Table 1: a brief comparison of the different forms of signalling.

To conclude, there are many factors that contribute to the way cells communicate with each other; distance between signalling cell and target cell; type of signal used e.g. electrical or chemical; and the receptor used to detect the signalling molecule. Therefore, it is essential that the correct signalling is used when cells communicate in order to ensure appropriate response is brought about and to avoid mutations in the cell.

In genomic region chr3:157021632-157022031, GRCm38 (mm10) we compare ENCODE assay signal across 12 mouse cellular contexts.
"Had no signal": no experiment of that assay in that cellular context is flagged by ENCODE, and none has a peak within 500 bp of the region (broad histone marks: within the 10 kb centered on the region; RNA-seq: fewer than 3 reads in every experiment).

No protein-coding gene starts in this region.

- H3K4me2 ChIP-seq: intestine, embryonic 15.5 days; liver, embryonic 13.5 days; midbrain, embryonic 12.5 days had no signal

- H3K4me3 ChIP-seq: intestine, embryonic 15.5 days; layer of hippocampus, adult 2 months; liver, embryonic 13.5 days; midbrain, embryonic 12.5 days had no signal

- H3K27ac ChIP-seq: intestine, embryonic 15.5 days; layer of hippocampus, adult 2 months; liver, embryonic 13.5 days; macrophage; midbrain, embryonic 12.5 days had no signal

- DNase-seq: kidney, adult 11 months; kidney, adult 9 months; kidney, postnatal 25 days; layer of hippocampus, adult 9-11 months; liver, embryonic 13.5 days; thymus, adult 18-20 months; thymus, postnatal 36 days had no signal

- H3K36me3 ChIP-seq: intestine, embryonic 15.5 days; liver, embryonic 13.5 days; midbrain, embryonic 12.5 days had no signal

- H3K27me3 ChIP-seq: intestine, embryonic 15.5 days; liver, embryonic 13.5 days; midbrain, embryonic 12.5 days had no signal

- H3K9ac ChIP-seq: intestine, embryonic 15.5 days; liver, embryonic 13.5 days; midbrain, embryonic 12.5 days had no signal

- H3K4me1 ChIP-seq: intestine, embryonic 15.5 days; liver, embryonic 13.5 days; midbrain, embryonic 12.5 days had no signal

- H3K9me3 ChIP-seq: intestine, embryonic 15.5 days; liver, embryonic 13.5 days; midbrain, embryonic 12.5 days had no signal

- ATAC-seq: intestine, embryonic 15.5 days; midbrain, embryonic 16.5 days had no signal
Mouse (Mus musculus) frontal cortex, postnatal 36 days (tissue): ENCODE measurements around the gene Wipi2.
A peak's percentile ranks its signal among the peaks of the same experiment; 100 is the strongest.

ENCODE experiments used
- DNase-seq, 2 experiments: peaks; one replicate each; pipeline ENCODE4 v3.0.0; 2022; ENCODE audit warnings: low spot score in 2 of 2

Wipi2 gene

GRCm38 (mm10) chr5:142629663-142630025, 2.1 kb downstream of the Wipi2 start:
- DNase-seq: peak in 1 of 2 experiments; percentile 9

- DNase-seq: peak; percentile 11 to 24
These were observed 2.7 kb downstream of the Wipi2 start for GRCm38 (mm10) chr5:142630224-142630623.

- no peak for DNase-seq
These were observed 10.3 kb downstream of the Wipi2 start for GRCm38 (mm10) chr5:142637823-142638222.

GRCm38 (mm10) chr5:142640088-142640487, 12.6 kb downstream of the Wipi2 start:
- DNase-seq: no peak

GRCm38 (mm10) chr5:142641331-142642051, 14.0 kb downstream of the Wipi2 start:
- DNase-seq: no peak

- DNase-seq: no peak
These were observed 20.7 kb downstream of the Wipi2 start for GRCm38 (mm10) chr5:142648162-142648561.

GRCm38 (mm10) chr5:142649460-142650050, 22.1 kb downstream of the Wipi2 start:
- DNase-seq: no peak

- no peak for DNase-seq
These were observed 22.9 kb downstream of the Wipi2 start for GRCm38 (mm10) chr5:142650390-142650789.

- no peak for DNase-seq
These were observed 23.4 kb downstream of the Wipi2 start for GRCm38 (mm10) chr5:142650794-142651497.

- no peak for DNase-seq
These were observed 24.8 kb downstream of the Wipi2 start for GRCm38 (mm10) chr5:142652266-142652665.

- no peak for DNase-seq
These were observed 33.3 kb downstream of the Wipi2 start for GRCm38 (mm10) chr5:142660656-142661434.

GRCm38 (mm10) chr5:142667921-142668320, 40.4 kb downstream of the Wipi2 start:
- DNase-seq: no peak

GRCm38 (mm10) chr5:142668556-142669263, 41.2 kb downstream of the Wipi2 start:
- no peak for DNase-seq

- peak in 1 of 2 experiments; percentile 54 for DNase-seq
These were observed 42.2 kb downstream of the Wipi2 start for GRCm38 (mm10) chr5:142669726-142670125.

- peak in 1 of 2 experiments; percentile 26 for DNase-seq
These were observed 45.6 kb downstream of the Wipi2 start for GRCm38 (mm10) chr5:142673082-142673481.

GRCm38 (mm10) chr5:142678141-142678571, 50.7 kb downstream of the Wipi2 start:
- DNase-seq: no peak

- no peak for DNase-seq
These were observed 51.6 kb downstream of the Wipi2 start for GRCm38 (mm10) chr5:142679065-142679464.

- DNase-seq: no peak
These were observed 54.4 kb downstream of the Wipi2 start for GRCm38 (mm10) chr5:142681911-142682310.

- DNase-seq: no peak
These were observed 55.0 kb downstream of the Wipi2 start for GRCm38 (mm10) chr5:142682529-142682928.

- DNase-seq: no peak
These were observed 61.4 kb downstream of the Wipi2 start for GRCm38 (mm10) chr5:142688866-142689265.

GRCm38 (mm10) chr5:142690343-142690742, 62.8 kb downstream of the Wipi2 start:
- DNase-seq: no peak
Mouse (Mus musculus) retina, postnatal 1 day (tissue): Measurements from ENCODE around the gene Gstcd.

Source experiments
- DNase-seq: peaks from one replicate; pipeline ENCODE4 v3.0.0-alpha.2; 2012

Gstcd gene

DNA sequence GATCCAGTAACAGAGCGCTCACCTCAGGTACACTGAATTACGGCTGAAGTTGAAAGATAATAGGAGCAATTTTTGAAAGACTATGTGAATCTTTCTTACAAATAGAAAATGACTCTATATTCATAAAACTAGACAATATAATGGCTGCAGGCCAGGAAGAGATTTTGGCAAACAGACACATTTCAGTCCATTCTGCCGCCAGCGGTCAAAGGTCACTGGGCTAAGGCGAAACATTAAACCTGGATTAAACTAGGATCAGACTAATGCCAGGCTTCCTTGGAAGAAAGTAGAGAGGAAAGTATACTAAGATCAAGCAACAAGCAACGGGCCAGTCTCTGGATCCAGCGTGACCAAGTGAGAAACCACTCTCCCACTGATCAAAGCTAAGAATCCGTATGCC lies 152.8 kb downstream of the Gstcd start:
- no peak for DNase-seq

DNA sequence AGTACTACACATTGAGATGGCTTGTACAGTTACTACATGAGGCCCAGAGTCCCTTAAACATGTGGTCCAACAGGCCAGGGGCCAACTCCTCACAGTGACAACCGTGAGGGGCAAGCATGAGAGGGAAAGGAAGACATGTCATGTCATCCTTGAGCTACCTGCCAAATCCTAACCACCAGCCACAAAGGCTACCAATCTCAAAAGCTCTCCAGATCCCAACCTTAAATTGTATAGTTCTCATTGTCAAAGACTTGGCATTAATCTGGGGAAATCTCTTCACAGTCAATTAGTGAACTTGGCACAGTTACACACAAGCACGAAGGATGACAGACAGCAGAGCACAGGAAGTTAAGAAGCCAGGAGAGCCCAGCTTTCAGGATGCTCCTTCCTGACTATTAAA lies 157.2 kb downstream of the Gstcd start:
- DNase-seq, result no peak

References 1. Hancock, J. T., 2010. Cell Signalling. 3rd ed. New York: Oxford University Press. Pg: 9. 2. Cell Communication. 2011. [Film] Directed by Paul Anderson. Bozeman Science http://www.youtube.com/watch?v=xnGXItWrJ3k 3. Alberts B, Johnson A, Lewis J, et al. New York: Garland Science;2002. http://www.ncbi.nlm.nih.gov/books/NBK26813/ 4. Hancock, J. T., 2010. Cell Signalling. 3rd ed. New York: Oxford University Press. Pg: 13-15. 5. http://dictionary.reference.com/browse/plasmodesmata 6. Lodsih H., Berk A., Kaiser C., Krieger M., Bretscher A., Ploegh H., Amon A., Matthew S. 2013. Molecular Cell Biology. 7th ed. New York: Parker K. Pg: 674-675 7. Hancock, J. T., 2010. Cell Signalling. 3rd ed. New York: Oxford University Press. Pg: 12.…...